Acequias are hand dug, gravity-fed irrigation canals that divert stream water to sustain the agro-pastoral economy Spanish colonial settlers established in the upper Rio Grande valley in the 17th, 18th, and early 19th centuries.
Acequia agriculture extended riparian habitats, transformed regional ecology, and created the cultivated New Mexican landscape we see today. Ditches divert, divide, and deliver water to crops and livestock. They form borders and pathways. They connect and define communities of irrigators who manage water as a commons.
They sustain biodiversity along riparian corridors and replenish underground aquifers wherever they reach.
The history and present situation of acequias in relation to our future prospects for a viable, habitable Taos will be presented by Sylvia Rodriguez at 2 p.m. at the Sept. 12 meeting of the Taos County Historical Society (TCHS).
Rodríguez is a native Taoseña and professor emerita of anthropology and former director of the Alfonso Ortiz Center for Intercultural Studies at UNM. Her research and publications have focused on interethnic relations in the Upper Rio Grande Valley of New Mexico, where over the past three decades she has studied the cultural impact of tourism, ritual and ethnic identity, and conflict over land and water.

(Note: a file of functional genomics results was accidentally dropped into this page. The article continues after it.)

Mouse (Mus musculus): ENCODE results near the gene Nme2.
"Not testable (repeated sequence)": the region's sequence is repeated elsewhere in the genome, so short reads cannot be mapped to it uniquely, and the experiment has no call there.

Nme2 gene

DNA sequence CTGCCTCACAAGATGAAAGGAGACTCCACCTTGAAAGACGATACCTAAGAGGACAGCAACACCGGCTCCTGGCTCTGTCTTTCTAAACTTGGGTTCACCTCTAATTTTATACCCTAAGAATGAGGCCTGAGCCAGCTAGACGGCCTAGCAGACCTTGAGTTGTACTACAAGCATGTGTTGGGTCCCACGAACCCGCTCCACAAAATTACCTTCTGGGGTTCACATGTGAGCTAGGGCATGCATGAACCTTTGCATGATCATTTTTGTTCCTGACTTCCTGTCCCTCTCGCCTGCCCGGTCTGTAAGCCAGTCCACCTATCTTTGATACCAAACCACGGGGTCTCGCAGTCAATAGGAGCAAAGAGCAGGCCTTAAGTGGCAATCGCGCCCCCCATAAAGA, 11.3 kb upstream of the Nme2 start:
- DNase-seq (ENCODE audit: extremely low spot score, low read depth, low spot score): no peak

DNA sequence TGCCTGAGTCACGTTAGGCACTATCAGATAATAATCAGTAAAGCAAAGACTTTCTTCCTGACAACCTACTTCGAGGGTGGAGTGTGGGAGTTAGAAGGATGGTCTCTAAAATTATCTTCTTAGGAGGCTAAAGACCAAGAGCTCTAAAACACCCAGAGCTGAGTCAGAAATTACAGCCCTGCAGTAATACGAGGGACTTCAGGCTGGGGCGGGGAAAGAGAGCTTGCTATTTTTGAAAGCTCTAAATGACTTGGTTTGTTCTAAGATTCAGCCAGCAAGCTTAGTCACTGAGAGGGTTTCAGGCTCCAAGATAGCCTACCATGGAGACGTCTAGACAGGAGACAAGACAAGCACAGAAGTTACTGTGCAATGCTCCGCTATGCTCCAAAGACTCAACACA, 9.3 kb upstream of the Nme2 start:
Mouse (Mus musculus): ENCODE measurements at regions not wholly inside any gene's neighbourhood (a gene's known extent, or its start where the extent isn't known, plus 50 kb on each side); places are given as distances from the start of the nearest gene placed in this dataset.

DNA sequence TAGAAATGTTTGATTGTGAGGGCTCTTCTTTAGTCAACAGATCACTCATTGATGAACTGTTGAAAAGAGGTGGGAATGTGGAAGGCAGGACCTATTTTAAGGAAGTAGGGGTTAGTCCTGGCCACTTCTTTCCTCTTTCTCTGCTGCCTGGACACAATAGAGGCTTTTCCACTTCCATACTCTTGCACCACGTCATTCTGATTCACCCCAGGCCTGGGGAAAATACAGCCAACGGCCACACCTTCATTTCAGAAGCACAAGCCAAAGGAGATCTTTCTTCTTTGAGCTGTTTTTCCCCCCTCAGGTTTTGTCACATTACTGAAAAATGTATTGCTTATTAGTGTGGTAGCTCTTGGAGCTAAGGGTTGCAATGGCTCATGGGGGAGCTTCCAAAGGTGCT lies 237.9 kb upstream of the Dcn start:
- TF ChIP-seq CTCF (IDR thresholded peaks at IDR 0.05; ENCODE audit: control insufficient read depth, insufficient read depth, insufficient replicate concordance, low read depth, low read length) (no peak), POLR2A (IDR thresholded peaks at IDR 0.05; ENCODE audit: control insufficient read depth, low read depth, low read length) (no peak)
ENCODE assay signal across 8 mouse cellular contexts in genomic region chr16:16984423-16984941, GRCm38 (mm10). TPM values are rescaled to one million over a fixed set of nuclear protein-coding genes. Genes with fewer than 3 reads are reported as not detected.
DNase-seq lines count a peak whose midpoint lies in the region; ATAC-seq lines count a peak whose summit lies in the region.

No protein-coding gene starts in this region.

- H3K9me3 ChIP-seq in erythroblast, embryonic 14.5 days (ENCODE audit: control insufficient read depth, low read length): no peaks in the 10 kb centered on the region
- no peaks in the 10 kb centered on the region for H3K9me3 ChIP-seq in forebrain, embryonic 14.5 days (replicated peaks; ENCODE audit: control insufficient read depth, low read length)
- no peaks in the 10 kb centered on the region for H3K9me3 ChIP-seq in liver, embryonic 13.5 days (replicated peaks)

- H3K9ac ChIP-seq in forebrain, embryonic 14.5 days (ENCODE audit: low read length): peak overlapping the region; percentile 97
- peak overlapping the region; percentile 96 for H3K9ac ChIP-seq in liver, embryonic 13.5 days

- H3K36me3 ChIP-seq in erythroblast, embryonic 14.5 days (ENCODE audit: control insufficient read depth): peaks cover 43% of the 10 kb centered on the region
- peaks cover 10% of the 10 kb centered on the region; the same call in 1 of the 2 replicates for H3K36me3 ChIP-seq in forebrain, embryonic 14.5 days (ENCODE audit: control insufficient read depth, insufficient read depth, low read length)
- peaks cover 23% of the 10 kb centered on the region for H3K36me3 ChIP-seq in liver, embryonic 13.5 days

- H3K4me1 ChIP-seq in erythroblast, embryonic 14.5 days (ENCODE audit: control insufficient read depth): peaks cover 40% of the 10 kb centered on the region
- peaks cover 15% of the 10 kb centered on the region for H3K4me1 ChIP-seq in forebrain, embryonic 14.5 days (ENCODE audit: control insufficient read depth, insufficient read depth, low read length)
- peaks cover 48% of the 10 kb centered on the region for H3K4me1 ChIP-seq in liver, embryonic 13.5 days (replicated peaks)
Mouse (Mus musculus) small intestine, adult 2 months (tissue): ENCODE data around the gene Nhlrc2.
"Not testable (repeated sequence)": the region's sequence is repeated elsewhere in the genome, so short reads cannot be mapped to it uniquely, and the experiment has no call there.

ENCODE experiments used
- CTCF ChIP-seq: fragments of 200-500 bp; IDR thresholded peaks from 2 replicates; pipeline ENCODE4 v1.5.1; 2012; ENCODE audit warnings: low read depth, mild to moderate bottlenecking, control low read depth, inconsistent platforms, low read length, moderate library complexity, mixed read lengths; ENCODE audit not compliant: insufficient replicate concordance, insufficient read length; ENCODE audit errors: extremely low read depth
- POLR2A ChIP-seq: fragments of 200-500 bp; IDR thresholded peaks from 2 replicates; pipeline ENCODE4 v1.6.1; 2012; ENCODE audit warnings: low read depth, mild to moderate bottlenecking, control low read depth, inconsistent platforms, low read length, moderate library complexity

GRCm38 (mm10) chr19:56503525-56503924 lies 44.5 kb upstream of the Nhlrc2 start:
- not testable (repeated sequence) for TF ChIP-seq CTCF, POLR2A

She works collaboratively with acequia (traditional irrigation) organizations and researchers on acequia matters and the politics and anthropology of water. Her publications include journal articles, book chapters, and two prize-winning books: The Matachines Dance: Ritual Symbolism and Interethnic Relations in the Upper Rio Grande Valley, and Acequia: Water Sharing, Sanctity, and Place.
The Sylvia Rodriguez presenation will be held at the Kit Carson Electrical Board Room, 118 Cruz Alta Road, Taos and is open, free, to the public.